30. Here Paul gives utterance to the distinction between the life of faith here below and that heavenly life of divine vision. He would teach that we have in this life and the other the same possession, for it is the same God and the same treasures which we have here by faith and there by sight. In the objects themselves there is no difference; the difference consists in our knowledge. We have the same God in both lives, but in different manner of possession. The mode of possessing God in this life is faith. Faith is an imperfect, obscure vision, which makes necessary the Word, which, in turn, receives vogue through the ministry, tongues and prophecy. Without the Word, faith cannot live. But the mode of possessing God in the future life is not faith but sight. This is perfect knowledge, rendering unnecessary the Word, and likewise preaching, tongues and prophecy. These, then, must pass. Paul continues,
"We know in part, and we prophesy in part."
31. "We know in part"; that is, in this life we know imperfectly, for it is of faith and not of sight. And we "prophesy in part"; that is, imperfectly, for the substance of our prophecy is the Word and preaching. Both knowledge and prophecy, however, reveal nothing short of what the angels see—the one God. "But when that which is perfect is come, that which is in part shall be done away."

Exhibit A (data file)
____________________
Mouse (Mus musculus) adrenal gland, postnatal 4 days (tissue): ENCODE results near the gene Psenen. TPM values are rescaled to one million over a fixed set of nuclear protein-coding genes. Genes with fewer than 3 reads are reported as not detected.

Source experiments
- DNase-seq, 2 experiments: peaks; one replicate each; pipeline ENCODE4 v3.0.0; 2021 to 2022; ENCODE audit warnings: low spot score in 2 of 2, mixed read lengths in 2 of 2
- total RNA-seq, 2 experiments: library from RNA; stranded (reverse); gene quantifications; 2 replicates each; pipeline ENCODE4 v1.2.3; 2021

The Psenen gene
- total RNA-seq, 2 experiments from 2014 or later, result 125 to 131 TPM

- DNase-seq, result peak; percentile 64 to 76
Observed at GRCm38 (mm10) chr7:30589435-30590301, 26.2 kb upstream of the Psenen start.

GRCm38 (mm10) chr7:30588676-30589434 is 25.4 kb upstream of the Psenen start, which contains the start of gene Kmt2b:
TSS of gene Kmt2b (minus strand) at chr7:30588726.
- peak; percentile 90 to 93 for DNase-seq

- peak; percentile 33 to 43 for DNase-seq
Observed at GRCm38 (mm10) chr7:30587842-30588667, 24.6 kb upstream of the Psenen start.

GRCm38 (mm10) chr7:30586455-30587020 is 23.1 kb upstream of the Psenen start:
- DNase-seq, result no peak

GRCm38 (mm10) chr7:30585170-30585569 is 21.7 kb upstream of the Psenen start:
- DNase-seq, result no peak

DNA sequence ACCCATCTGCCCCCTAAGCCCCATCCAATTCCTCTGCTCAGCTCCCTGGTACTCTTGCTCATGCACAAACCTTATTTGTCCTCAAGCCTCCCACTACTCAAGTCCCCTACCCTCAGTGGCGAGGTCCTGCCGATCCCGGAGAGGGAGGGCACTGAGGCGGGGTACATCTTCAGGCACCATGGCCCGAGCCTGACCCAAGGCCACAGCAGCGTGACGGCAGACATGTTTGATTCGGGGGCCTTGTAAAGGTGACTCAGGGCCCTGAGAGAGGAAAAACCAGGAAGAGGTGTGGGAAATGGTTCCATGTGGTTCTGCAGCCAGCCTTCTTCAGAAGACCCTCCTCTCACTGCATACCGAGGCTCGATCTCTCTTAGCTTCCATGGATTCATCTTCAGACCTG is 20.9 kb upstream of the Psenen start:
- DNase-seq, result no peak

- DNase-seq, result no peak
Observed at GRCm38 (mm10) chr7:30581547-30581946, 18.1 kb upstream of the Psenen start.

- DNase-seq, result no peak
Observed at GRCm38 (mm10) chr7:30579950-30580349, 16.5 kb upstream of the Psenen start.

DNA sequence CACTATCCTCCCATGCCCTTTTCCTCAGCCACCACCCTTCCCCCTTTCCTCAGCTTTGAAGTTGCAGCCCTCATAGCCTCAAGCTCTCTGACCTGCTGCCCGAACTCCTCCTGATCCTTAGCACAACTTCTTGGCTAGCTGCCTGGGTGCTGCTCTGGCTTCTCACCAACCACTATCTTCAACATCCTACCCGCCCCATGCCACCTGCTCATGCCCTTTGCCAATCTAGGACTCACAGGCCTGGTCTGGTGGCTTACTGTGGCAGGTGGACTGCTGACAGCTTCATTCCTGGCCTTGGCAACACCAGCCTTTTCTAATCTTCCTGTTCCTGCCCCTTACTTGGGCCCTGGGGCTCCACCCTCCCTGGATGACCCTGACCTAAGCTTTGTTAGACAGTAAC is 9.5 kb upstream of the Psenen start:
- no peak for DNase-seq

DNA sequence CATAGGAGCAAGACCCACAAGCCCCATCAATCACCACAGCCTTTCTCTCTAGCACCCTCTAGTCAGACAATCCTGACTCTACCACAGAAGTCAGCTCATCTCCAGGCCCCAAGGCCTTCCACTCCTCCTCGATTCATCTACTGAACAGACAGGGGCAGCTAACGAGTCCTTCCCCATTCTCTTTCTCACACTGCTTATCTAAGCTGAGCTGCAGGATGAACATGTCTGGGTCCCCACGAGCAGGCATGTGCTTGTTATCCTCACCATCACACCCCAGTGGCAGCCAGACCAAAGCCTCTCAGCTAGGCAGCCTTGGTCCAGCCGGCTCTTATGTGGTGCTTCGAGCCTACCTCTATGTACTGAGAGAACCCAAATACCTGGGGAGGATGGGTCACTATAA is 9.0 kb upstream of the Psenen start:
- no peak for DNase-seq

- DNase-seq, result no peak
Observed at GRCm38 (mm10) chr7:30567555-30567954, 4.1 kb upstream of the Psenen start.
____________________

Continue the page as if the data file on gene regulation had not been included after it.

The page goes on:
He proves this by way of illustration and contrasts the child with the man. To children, who are yet weak, play is a necessity; it is a substitute for office and work. Similarly, we in the present life are far too frail to behold God. Until we are able, it is necessary that we should use the medium of Word and faith, which are adapted to our limitations.
"For now we see through a glass darkly; but then face to face."
32. Faith, Paul tells us, is like a mirror, like a riddle. The actual face is not in the glass; there is but the image of it. Likewise, faith gives us, not the radiant countenance of eternal Deity, but a mere image of him, an image derived through the Word. As a dark riddle points to something more than it expresses, so faith suggests something clearer than that which it perceives. But in the life to come, mirror and riddle, faith and its demonstration, shall all have ceased to be. God's face and our own shall be mutually and clearly revealed. Paul says, "Now I know in part; but then shall I know fully even as also I was fully known [know even also as I am known]." That is, God now knows me perfectly, clearly and plainly; no dark veil is upon myself. But as to him, a dark veil hides him from me. With the same perfect clearness wherewith he now knows me, I shall then know him—without a veil. The veil shall be taken away, not from him, but from me; for upon him is no veil.
THE GREATEST CHRISTIAN VIRTUE IS LOVE.
"But now abideth faith, hope, love, these three; and the greatest of these is love."